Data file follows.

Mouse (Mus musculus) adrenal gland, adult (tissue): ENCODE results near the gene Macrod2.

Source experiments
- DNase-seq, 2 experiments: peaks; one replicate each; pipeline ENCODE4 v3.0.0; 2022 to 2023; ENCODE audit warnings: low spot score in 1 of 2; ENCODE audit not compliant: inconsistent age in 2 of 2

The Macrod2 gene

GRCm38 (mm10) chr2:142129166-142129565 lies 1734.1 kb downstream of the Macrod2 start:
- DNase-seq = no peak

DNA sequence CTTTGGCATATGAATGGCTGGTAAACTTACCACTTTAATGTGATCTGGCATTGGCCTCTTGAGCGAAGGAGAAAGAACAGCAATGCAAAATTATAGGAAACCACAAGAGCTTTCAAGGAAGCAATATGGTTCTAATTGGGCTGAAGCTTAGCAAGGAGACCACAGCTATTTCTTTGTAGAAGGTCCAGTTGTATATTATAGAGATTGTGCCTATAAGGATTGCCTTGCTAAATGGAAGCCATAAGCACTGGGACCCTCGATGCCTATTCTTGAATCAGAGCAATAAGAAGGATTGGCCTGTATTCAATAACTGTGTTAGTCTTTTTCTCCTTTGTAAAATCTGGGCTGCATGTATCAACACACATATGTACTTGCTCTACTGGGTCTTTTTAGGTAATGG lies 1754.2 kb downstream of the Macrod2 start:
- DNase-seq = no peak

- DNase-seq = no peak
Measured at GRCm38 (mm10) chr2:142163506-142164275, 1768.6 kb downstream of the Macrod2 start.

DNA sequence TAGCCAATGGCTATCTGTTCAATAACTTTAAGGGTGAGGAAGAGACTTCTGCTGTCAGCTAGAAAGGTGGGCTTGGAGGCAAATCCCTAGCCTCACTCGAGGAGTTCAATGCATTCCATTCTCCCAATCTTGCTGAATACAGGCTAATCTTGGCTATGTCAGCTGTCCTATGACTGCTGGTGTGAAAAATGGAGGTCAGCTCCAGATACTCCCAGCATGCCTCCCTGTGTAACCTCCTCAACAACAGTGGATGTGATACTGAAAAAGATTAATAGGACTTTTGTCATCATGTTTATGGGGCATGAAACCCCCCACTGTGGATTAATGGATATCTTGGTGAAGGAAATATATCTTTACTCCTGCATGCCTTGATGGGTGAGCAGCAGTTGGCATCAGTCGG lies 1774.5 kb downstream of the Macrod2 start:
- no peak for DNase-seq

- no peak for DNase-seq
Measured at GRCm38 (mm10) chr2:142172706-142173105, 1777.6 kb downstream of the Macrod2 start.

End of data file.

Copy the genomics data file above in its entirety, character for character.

Mouse (Mus musculus) adrenal gland, adult (tissue): ENCODE results near the gene Macrod2.

Source experiments
- DNase-seq, 2 experiments: peaks; one replicate each; pipeline ENCODE4 v3.0.0; 2022 to 2023; ENCODE audit warnings: low spot score in 1 of 2; ENCODE audit not compliant: inconsistent age in 2 of 2

The Macrod2 gene

GRCm38 (mm10) chr2:142129166-142129565 lies 1734.1 kb downstream of the Macrod2 start:
- DNase-seq = no peak

DNA sequence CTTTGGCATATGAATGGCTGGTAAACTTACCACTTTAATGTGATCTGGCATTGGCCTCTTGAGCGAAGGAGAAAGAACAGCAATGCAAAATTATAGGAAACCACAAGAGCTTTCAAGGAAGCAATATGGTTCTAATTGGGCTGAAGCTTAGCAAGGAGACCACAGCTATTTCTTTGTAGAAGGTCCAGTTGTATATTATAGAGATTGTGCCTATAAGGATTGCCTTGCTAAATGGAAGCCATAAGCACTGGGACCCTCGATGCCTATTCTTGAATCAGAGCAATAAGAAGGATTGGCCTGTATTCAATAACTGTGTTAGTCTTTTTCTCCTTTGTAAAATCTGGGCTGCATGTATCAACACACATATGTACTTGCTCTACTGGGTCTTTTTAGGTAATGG lies 1754.2 kb downstream of the Macrod2 start:
- DNase-seq = no peak

- DNase-seq = no peak
Measured at GRCm38 (mm10) chr2:142163506-142164275, 1768.6 kb downstream of the Macrod2 start.

DNA sequence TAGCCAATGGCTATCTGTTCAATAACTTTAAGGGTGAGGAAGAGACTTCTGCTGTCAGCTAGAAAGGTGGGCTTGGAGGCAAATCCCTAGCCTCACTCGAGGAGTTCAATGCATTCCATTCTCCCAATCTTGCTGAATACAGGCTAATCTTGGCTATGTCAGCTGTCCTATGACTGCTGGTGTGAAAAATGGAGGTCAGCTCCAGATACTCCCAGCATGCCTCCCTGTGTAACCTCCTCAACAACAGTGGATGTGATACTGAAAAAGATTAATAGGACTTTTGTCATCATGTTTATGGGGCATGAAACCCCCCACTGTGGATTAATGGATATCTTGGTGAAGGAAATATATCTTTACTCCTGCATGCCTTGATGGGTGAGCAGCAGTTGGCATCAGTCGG lies 1774.5 kb downstream of the Macrod2 start:
- no peak for DNase-seq

- no peak for DNase-seq
Measured at GRCm38 (mm10) chr2:142172706-142173105, 1777.6 kb downstream of the Macrod2 start.